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Protecting Civilians In Conflict Zones


Relatives of Ali Sille, one of the 13 victims who died during an explosion at a crossing on Turkey's border with Syria. February 12, 2013.

Few people are more likely to be the victims of mass atrocities than civilians caught in armed conflict.

The distressing reality is that, increasingly, civilians have become the victims of armed conflict. “Few are more likely to be the victims of mass atrocities than civilians caught in armed conflict,” said United States Ambassador to the United Nations Susan Rice before the UN Security Council.


“Time and again – and all too often – the world bears witness to the horror of mass killings, sexual violence and gross human rights violations and abuses of innocents in conflict.”

The primary responsibility for protecting their own populations falls to individual governments. But too many governments fail to do so, be it due to their lack of capacity or will, or because a few governments condone, or even perpetrate atrocities against their own people. And that is when the international community, and specifically the United Nations, must step in, said Ambassador Rice:

“In this regard, I want to highlight the horrific attacks by the Syrian regime on the Syrian people, including the widely reported targeting of hospitals and health centers and the use of ballistic missiles against civilian populations. The carnage unleashed by Assad merits universal indignation and strong action from this Council. When the people of Libya were on the verge of being slaughtered by a brutal dictator, this Council acted, prevented a massacre, and saved countless lives. This should remind us that for civilians in conflict, Security Council action can mean the difference between life and death.”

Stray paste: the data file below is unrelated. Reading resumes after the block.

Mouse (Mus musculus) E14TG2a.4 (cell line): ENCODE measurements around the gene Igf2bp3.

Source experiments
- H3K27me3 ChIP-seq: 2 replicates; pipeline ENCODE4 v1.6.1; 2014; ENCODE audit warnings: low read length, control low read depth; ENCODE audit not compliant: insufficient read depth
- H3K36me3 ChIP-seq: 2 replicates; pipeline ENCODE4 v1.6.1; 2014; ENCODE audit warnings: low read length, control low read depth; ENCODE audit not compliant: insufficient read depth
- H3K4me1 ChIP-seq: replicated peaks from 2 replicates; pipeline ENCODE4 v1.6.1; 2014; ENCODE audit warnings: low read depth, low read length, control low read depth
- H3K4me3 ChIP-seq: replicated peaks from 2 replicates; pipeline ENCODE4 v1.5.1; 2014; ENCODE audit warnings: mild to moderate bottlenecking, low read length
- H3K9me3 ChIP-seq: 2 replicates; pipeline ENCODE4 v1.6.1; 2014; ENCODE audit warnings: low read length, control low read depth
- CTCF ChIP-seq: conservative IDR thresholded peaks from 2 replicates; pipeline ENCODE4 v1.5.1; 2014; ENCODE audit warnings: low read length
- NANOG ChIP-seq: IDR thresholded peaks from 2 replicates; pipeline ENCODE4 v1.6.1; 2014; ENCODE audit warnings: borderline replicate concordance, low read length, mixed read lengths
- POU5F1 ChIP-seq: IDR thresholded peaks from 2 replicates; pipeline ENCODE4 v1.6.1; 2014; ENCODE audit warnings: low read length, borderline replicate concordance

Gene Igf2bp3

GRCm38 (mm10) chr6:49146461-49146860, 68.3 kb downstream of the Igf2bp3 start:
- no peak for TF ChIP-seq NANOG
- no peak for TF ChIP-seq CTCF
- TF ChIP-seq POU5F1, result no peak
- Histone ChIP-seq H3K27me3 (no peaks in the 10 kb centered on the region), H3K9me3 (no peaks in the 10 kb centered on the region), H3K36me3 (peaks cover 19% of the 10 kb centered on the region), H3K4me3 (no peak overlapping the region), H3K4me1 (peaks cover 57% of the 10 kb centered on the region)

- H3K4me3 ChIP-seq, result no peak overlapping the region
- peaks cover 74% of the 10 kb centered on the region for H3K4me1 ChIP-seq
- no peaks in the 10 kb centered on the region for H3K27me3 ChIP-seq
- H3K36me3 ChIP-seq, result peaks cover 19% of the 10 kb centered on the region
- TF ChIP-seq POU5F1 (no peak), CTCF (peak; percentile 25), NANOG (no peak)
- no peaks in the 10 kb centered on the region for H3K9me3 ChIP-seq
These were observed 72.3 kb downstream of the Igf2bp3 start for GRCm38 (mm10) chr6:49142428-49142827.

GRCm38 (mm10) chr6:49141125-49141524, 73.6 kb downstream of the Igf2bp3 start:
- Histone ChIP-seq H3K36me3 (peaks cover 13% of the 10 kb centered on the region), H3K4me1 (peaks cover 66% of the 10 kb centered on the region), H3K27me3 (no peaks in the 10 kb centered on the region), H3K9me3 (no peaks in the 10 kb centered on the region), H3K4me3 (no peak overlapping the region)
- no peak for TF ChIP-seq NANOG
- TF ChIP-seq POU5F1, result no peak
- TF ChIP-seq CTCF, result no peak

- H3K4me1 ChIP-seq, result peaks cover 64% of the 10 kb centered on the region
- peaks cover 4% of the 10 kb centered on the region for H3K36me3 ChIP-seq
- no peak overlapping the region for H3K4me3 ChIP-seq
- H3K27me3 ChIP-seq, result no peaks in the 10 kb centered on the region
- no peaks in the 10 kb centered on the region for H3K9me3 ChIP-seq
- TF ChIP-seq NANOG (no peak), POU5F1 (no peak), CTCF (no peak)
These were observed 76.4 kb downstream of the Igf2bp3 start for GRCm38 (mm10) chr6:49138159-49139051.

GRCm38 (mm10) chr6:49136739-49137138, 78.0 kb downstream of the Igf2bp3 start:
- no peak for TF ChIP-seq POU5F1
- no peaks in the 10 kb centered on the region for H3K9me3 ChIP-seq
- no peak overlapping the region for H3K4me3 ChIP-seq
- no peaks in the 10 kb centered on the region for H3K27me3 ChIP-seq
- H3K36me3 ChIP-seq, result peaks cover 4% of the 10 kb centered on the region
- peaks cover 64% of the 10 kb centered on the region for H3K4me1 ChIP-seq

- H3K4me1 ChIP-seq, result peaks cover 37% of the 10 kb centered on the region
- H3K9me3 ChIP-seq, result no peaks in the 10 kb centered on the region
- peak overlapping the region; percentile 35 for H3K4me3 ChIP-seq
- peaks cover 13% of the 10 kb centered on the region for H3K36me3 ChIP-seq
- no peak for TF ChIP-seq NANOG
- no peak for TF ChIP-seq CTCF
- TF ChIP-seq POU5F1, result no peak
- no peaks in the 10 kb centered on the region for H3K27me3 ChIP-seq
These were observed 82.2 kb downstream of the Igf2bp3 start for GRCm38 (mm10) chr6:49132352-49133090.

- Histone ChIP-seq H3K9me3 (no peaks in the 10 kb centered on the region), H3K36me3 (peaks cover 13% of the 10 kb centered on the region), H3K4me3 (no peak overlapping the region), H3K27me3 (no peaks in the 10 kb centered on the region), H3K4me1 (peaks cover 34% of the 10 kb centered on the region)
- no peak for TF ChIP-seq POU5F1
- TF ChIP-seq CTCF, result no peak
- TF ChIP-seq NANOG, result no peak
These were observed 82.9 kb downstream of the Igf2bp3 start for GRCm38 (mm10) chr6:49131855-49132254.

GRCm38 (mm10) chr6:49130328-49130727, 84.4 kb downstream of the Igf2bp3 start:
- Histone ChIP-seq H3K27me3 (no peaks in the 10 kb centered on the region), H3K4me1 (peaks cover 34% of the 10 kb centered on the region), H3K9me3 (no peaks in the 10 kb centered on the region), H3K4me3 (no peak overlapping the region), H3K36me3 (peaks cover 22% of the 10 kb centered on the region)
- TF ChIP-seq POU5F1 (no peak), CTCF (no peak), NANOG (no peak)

Allowing unimpeded humanitarian access to populations in need of help is another facet of protection for civilian populations. The practice of preventing humanitarian aid from reaching people in distress, as has been happening in Sudan’s Southern Kordofan and Blue Nile states, is appalling and unacceptable.

The United States also strongly rejects impunity, and supports efforts to hold violators of international humanitarian law and international human rights law, accountable for their actions. Indeed, accountability for atrocities can lay a foundation for rule of law and prevent instability by promising that there will be justice and redress for victims. The United States supports the Secretary General’s call for greater Security Council involvement in addressing violations of international law.

“The protection of civilians is a fundamental element of the Security Council’s obligation to ensure international peace and security,” said Ambassador Rice.

“While national action is necessary, it is not sufficient. International, collective action is required, and we look forward to strengthening our cooperation with the United Nations and member states to that end.”
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